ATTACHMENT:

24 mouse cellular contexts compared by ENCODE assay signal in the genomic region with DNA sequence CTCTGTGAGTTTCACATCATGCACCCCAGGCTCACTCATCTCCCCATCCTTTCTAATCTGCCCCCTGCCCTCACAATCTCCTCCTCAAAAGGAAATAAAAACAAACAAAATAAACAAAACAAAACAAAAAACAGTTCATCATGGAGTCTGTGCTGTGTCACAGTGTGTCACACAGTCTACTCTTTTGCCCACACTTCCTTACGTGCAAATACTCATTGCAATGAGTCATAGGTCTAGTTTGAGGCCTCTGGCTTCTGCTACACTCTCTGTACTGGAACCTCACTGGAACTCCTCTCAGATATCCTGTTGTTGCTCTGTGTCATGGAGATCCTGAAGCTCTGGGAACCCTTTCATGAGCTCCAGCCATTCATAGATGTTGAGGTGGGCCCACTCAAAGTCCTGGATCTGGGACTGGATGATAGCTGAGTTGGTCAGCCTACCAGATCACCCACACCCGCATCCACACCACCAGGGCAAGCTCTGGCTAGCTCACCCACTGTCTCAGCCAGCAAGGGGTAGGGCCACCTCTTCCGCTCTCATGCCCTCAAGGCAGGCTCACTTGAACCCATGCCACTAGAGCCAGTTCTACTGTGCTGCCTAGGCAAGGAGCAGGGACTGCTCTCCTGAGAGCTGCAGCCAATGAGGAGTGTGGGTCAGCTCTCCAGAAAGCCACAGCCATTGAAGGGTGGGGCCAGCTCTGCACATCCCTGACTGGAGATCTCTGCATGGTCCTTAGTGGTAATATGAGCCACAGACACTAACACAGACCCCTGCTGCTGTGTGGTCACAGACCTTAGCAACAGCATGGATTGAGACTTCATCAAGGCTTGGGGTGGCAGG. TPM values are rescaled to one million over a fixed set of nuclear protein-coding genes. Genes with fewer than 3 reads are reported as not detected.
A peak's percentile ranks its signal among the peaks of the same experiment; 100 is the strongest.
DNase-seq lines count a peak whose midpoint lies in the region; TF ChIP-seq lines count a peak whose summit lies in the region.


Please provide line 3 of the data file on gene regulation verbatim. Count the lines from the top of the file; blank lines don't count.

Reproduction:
DNase-seq lines count a peak whose midpoint lies in the region; TF ChIP-seq lines count a peak whose summit lies in the region.